I only wanted to get one book I promise! As I mentioned above I was started on all of this by my supervisor at university, and she kindly introduced me to some bookstore owners in Jimbocho, the bookseller district in Tokyo. I went along to visit them and see what they had on sale, which were a lot of well-preserved and beautiful and very, very expensive items. Basically inaccessible to someone like me. Yet I’d been told there were plenty of books out there that you could get on the cheap so I asked one of these booksellers about it. He told me about a sale that goes on every Friday and Saturday at the booksellers’ union HQ and suggested I go along. I did, descending into this basement in a random building on a side street in Tokyo, and saw masses of piled up books. It was a bit of a kid-in-a-sweet-shop situation, not just because of the amount of offer but also because they were actually accessible and I could handle them. The first thing I bought was a maths textbook from 1890 just because I liked the look of it. So while I originally only went for one book I then kept coming back and seeing what was on offer, helped by how the selection changed every week. It was only through this physical interaction that I managed to build up an understanding of Japanese print history, so it became as much a continuous study session as anything else. And indeed, I still go whenever I can.
Your collection emphasises the material history of each item. What have you learned about the importance of the book as object through building your collection?
As I continued my studies I found myself more and more interested in “the material turn” in literature, i.e. the understanding that an author writes a text not a book. The actual content is important, but we often forget that it works together with the shape, material, size, marginalia, paratext and more to form the physical object that we hold in our hands. Bearing this in mind, what I wanted to emphasise in my submission to the National Book Collecting Prize is how each and every copy of a given book has its own unique history. For example, I own a number of illustrated books where the pictures have been coloured in by previous owners. For any one of those instances there could be as many surviving copies as you like, but I know that only the ones that I am holding have been coloured in that way by whoever those previous owners were. Effectively the physical item is a collaboration between an author/illustrator/publisher and its owner. This has allowed me to not worry about things like the condition or completeness of a book/series of books, because there is value to be found in more than just pristine first editions. I’m actually more interested if I find someone’s notes or signature. It shows that the book was read and connects me to someone on the other side of the world decades, if not hundreds, of years ago. And I think about how I am a part of this history as well now, which only makes me respect them even more.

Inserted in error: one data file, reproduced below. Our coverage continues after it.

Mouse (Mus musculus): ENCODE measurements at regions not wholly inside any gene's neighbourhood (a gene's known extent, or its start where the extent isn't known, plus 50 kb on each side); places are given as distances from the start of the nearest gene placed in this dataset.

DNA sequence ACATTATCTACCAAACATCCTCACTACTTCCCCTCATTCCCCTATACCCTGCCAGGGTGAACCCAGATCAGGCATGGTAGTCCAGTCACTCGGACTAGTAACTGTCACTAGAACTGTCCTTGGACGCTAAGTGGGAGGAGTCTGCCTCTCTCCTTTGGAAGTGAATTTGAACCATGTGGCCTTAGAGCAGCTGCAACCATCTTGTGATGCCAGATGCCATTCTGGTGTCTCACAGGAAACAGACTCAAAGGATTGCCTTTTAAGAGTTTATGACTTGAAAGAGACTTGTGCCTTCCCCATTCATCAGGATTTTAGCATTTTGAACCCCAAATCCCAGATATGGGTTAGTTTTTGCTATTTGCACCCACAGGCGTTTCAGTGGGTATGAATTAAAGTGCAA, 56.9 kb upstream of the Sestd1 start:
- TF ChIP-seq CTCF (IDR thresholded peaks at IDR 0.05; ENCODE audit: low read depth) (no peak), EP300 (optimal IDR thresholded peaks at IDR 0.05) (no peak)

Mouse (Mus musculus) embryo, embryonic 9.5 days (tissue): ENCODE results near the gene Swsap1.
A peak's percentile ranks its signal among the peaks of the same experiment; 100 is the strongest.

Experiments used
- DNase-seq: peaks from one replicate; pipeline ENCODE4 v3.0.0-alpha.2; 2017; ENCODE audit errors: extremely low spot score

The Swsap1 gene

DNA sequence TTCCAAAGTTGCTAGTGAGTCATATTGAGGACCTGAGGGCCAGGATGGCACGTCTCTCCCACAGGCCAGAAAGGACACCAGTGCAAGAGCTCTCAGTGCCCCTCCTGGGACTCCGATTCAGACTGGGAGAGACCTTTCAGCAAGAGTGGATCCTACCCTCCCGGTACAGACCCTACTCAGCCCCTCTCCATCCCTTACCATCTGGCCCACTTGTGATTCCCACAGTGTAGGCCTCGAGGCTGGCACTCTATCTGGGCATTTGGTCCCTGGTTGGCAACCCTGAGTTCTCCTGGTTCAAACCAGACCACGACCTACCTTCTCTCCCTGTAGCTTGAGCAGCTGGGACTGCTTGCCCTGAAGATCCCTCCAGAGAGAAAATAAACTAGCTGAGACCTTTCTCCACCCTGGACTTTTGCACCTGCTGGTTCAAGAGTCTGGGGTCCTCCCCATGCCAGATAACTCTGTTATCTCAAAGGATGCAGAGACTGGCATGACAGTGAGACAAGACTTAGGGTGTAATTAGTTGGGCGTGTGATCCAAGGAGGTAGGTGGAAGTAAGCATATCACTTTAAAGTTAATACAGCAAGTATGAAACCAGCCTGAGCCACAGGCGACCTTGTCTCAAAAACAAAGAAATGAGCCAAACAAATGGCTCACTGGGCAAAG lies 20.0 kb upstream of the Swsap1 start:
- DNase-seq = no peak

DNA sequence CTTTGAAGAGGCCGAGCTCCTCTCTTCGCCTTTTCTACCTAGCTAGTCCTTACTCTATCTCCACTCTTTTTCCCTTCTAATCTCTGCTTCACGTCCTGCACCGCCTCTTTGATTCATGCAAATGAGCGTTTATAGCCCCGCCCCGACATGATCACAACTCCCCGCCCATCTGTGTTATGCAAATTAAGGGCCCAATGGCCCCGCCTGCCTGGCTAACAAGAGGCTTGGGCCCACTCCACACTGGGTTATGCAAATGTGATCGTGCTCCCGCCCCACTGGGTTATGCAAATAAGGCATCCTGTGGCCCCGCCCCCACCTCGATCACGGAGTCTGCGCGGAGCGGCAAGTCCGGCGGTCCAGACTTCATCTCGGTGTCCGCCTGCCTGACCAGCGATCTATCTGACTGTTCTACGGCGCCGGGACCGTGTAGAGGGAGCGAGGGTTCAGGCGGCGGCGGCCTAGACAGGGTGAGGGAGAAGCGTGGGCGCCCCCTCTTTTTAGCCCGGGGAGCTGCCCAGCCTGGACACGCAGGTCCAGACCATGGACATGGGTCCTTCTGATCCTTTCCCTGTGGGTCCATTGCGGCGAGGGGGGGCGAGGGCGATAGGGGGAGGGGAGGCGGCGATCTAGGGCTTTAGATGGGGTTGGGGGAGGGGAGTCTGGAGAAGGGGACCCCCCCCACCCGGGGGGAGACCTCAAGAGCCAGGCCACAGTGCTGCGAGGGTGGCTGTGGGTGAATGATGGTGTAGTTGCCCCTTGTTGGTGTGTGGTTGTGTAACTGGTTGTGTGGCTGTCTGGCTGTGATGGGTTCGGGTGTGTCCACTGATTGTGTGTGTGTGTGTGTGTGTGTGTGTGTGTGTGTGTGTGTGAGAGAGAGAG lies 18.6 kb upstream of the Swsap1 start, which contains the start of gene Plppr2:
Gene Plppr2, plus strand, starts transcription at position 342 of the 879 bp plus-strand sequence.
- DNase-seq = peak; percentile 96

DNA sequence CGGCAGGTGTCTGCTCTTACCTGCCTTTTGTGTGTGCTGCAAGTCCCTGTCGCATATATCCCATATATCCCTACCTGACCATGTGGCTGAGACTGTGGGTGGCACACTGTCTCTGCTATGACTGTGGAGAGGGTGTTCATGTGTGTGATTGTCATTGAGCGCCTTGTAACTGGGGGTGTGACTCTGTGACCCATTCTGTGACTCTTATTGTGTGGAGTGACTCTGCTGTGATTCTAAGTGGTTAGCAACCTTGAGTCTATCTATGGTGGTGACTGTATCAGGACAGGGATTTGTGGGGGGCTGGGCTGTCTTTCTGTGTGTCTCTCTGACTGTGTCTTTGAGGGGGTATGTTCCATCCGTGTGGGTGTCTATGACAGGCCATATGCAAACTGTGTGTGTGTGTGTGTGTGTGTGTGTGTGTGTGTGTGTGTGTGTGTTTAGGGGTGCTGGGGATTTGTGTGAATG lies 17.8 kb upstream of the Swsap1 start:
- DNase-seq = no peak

The Book Collecting Prize came with £500 to help expand your collection. Have you already put this money to use, and if so, what have you acquired?
First let me say I am extremely grateful for the prize, which has allowed me to buy some more expensive and rarer items than I usually would be able to afford. Recently I’ve found myself more and more interested in old Japanese maps and sentimental cartography in particular. These are obviously a lot harder to get hold of nowadays as they were almost always single-sheet prints, which do not survive the test of time anywhere near as well as books do. I did manage to track one down to a bookseller in Osaka (by accident while flipping through an auction catalogue), and the prize money from the National Book Collecting Prize allowed me to purchase it. The item was produced in 1756 and there are not many of them left anymore, so I am very much thankful to ABA for their support.
What are your plans for your collection going forward, or do you have plans to explore a different avenue of book collecting?
I am now living in Tokyo so have gone right back in to the collecting mindset. I’m basically just planning to keep seeing more and more, and hoping to come across some gems in the process. I’ve always been more interested in what catches my eye than searching for specific items anyway (c.f. hoarder tendencies ↑). But as I continue in my research I will undoubtedly start to be on the lookout for anything that I recognise as well. I am intrigued by moving out of the early-modern period into the pre-war printing landscape, which is almost unrecognisable compared to the 1800s, and one day I might even delve into the world of manuscripts, so we’ll see where it goes from here.